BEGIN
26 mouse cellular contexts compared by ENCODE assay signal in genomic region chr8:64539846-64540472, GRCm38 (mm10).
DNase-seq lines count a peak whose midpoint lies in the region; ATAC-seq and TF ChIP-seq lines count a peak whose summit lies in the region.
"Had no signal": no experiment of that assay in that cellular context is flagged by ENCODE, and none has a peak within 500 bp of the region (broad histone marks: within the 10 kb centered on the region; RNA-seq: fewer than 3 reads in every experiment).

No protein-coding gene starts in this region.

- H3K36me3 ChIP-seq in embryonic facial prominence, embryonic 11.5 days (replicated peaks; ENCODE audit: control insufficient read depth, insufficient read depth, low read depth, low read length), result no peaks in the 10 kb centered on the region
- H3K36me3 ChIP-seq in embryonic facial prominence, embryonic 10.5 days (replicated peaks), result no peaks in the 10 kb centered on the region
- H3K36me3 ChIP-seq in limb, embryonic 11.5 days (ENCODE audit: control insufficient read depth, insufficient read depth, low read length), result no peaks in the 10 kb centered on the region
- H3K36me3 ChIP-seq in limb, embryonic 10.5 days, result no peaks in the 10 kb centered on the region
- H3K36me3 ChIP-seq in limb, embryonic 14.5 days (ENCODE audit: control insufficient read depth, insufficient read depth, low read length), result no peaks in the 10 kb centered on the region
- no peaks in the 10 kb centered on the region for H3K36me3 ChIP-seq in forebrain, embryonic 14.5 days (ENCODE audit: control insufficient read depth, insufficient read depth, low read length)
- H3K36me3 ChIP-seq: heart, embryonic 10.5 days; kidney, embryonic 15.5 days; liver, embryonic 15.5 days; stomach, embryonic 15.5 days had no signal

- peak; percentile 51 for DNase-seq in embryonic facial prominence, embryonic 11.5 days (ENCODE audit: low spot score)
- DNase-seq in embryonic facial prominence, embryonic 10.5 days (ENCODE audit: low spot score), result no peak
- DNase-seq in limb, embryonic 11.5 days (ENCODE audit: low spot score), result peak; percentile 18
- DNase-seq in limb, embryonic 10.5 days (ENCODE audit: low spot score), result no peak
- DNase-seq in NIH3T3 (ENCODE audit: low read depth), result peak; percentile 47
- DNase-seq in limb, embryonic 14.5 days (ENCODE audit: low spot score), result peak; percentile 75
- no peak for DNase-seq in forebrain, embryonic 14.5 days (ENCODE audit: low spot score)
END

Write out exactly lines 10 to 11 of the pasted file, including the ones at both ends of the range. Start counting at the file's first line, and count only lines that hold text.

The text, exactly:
- no peaks in the 10 kb centered on the region for H3K36me3 ChIP-seq in forebrain, embryonic 14.5 days (ENCODE audit: control insufficient read depth, insufficient read depth, low read length)
- H3K36me3 ChIP-seq: heart, embryonic 10.5 days; kidney, embryonic 15.5 days; liver, embryonic 15.5 days; stomach, embryonic 15.5 days had no signal